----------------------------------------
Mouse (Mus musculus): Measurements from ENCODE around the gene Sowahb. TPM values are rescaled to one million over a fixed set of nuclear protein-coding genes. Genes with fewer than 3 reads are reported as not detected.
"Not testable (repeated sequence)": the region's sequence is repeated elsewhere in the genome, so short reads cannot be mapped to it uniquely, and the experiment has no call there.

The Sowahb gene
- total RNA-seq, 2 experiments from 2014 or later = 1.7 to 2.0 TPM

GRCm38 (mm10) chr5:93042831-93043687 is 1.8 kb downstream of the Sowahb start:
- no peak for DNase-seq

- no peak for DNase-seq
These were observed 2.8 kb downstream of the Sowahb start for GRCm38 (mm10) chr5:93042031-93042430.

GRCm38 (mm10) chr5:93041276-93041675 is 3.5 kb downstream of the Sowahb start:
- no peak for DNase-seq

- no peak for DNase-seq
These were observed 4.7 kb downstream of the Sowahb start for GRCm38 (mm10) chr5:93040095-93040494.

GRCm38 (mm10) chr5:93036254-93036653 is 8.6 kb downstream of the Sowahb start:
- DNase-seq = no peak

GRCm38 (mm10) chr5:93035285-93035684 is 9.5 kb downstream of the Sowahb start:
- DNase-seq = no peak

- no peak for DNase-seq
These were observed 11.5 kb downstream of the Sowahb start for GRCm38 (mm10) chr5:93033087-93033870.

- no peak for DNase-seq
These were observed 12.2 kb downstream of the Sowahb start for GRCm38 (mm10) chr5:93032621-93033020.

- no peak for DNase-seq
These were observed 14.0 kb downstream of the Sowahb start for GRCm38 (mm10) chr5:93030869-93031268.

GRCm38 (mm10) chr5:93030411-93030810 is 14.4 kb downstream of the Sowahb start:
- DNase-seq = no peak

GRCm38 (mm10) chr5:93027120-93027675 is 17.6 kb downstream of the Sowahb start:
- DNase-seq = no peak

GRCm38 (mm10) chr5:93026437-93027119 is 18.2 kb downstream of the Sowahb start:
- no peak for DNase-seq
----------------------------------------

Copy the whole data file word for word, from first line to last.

Mouse (Mus musculus): Measurements from ENCODE around the gene Sowahb. TPM values are rescaled to one million over a fixed set of nuclear protein-coding genes. Genes with fewer than 3 reads are reported as not detected.
"Not testable (repeated sequence)": the region's sequence is repeated elsewhere in the genome, so short reads cannot be mapped to it uniquely, and the experiment has no call there.

The Sowahb gene
- total RNA-seq, 2 experiments from 2014 or later = 1.7 to 2.0 TPM

GRCm38 (mm10) chr5:93042831-93043687 is 1.8 kb downstream of the Sowahb start:
- no peak for DNase-seq

- no peak for DNase-seq
These were observed 2.8 kb downstream of the Sowahb start for GRCm38 (mm10) chr5:93042031-93042430.

GRCm38 (mm10) chr5:93041276-93041675 is 3.5 kb downstream of the Sowahb start:
- no peak for DNase-seq

- no peak for DNase-seq
These were observed 4.7 kb downstream of the Sowahb start for GRCm38 (mm10) chr5:93040095-93040494.

GRCm38 (mm10) chr5:93036254-93036653 is 8.6 kb downstream of the Sowahb start:
- DNase-seq = no peak

GRCm38 (mm10) chr5:93035285-93035684 is 9.5 kb downstream of the Sowahb start:
- DNase-seq = no peak

- no peak for DNase-seq
These were observed 11.5 kb downstream of the Sowahb start for GRCm38 (mm10) chr5:93033087-93033870.

- no peak for DNase-seq
These were observed 12.2 kb downstream of the Sowahb start for GRCm38 (mm10) chr5:93032621-93033020.

- no peak for DNase-seq
These were observed 14.0 kb downstream of the Sowahb start for GRCm38 (mm10) chr5:93030869-93031268.

GRCm38 (mm10) chr5:93030411-93030810 is 14.4 kb downstream of the Sowahb start:
- DNase-seq = no peak

GRCm38 (mm10) chr5:93027120-93027675 is 17.6 kb downstream of the Sowahb start:
- DNase-seq = no peak

GRCm38 (mm10) chr5:93026437-93027119 is 18.2 kb downstream of the Sowahb start:
- no peak for DNase-seq